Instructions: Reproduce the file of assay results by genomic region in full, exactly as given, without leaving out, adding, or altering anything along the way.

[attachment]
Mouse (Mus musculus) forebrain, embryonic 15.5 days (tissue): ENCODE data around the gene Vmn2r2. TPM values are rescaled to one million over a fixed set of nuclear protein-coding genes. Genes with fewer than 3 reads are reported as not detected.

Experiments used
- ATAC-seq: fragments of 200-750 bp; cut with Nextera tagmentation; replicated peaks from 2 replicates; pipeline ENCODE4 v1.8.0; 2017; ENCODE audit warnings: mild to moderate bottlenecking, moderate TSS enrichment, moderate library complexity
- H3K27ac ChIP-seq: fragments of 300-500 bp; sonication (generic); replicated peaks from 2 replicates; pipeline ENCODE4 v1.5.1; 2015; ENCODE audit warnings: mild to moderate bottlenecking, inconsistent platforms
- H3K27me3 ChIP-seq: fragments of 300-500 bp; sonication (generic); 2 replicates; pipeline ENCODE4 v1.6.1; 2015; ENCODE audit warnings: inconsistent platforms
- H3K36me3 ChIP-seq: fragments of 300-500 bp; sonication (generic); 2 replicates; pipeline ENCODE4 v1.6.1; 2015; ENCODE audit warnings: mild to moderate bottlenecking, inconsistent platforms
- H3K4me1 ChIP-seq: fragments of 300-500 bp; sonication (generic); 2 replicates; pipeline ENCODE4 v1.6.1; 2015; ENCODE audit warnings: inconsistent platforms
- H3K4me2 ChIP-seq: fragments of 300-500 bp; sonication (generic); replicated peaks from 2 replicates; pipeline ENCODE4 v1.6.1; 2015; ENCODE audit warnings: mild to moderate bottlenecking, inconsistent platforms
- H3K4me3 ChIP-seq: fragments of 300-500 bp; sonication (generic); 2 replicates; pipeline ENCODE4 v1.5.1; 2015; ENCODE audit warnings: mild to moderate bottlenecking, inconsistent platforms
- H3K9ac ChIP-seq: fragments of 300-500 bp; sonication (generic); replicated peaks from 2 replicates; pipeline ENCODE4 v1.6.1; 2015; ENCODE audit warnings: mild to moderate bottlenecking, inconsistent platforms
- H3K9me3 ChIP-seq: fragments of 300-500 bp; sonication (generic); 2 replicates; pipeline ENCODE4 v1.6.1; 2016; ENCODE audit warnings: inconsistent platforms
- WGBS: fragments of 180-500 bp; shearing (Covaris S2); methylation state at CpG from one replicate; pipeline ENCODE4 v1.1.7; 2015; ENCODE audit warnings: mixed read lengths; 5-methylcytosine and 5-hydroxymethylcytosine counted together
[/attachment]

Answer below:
Mouse (Mus musculus) forebrain, embryonic 15.5 days (tissue): ENCODE data around the gene Vmn2r2. TPM values are rescaled to one million over a fixed set of nuclear protein-coding genes. Genes with fewer than 3 reads are reported as not detected.

Experiments used
- ATAC-seq: fragments of 200-750 bp; cut with Nextera tagmentation; replicated peaks from 2 replicates; pipeline ENCODE4 v1.8.0; 2017; ENCODE audit warnings: mild to moderate bottlenecking, moderate TSS enrichment, moderate library complexity
- H3K27ac ChIP-seq: fragments of 300-500 bp; sonication (generic); replicated peaks from 2 replicates; pipeline ENCODE4 v1.5.1; 2015; ENCODE audit warnings: mild to moderate bottlenecking, inconsistent platforms
- H3K27me3 ChIP-seq: fragments of 300-500 bp; sonication (generic); 2 replicates; pipeline ENCODE4 v1.6.1; 2015; ENCODE audit warnings: inconsistent platforms
- H3K36me3 ChIP-seq: fragments of 300-500 bp; sonication (generic); 2 replicates; pipeline ENCODE4 v1.6.1; 2015; ENCODE audit warnings: mild to moderate bottlenecking, inconsistent platforms
- H3K4me1 ChIP-seq: fragments of 300-500 bp; sonication (generic); 2 replicates; pipeline ENCODE4 v1.6.1; 2015; ENCODE audit warnings: inconsistent platforms
- H3K4me2 ChIP-seq: fragments of 300-500 bp; sonication (generic); replicated peaks from 2 replicates; pipeline ENCODE4 v1.6.1; 2015; ENCODE audit warnings: mild to moderate bottlenecking, inconsistent platforms
- H3K4me3 ChIP-seq: fragments of 300-500 bp; sonication (generic); 2 replicates; pipeline ENCODE4 v1.5.1; 2015; ENCODE audit warnings: mild to moderate bottlenecking, inconsistent platforms
- H3K9ac ChIP-seq: fragments of 300-500 bp; sonication (generic); replicated peaks from 2 replicates; pipeline ENCODE4 v1.6.1; 2015; ENCODE audit warnings: mild to moderate bottlenecking, inconsistent platforms
- H3K9me3 ChIP-seq: fragments of 300-500 bp; sonication (generic); 2 replicates; pipeline ENCODE4 v1.6.1; 2016; ENCODE audit warnings: inconsistent platforms
- WGBS: fragments of 180-500 bp; shearing (Covaris S2); methylation state at CpG from one replicate; pipeline ENCODE4 v1.1.7; 2015; ENCODE audit warnings: mixed read lengths; 5-methylcytosine and 5-hydroxymethylcytosine counted together